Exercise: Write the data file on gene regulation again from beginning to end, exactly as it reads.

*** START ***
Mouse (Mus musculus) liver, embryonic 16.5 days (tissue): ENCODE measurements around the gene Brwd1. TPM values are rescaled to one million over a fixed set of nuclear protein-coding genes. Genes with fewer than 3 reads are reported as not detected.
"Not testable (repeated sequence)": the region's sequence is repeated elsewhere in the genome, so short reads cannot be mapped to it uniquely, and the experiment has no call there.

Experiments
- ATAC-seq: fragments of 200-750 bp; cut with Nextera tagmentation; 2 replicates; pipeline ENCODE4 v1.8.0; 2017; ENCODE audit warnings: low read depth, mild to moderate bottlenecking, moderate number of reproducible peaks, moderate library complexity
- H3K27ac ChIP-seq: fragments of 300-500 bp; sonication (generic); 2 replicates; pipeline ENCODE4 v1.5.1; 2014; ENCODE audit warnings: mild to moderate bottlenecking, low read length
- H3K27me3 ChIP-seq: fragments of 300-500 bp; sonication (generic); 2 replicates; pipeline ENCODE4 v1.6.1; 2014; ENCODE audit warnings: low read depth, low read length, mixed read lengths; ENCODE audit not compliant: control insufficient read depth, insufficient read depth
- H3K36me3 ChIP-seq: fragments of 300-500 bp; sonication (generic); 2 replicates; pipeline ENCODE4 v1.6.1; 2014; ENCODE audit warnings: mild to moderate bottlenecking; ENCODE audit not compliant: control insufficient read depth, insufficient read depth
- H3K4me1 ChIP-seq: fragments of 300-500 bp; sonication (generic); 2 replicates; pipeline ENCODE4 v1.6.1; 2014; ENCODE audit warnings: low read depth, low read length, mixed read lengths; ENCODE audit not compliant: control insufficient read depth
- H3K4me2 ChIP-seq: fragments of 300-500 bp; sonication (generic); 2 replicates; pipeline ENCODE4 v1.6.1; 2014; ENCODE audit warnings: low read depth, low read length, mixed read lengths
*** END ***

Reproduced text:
Mouse (Mus musculus) liver, embryonic 16.5 days (tissue): ENCODE measurements around the gene Brwd1. TPM values are rescaled to one million over a fixed set of nuclear protein-coding genes. Genes with fewer than 3 reads are reported as not detected.
"Not testable (repeated sequence)": the region's sequence is repeated elsewhere in the genome, so short reads cannot be mapped to it uniquely, and the experiment has no call there.

Experiments
- ATAC-seq: fragments of 200-750 bp; cut with Nextera tagmentation; 2 replicates; pipeline ENCODE4 v1.8.0; 2017; ENCODE audit warnings: low read depth, mild to moderate bottlenecking, moderate number of reproducible peaks, moderate library complexity
- H3K27ac ChIP-seq: fragments of 300-500 bp; sonication (generic); 2 replicates; pipeline ENCODE4 v1.5.1; 2014; ENCODE audit warnings: mild to moderate bottlenecking, low read length
- H3K27me3 ChIP-seq: fragments of 300-500 bp; sonication (generic); 2 replicates; pipeline ENCODE4 v1.6.1; 2014; ENCODE audit warnings: low read depth, low read length, mixed read lengths; ENCODE audit not compliant: control insufficient read depth, insufficient read depth
- H3K36me3 ChIP-seq: fragments of 300-500 bp; sonication (generic); 2 replicates; pipeline ENCODE4 v1.6.1; 2014; ENCODE audit warnings: mild to moderate bottlenecking; ENCODE audit not compliant: control insufficient read depth, insufficient read depth
- H3K4me1 ChIP-seq: fragments of 300-500 bp; sonication (generic); 2 replicates; pipeline ENCODE4 v1.6.1; 2014; ENCODE audit warnings: low read depth, low read length, mixed read lengths; ENCODE audit not compliant: control insufficient read depth
- H3K4me2 ChIP-seq: fragments of 300-500 bp; sonication (generic); 2 replicates; pipeline ENCODE4 v1.6.1; 2014; ENCODE audit warnings: low read depth, low read length, mixed read lengths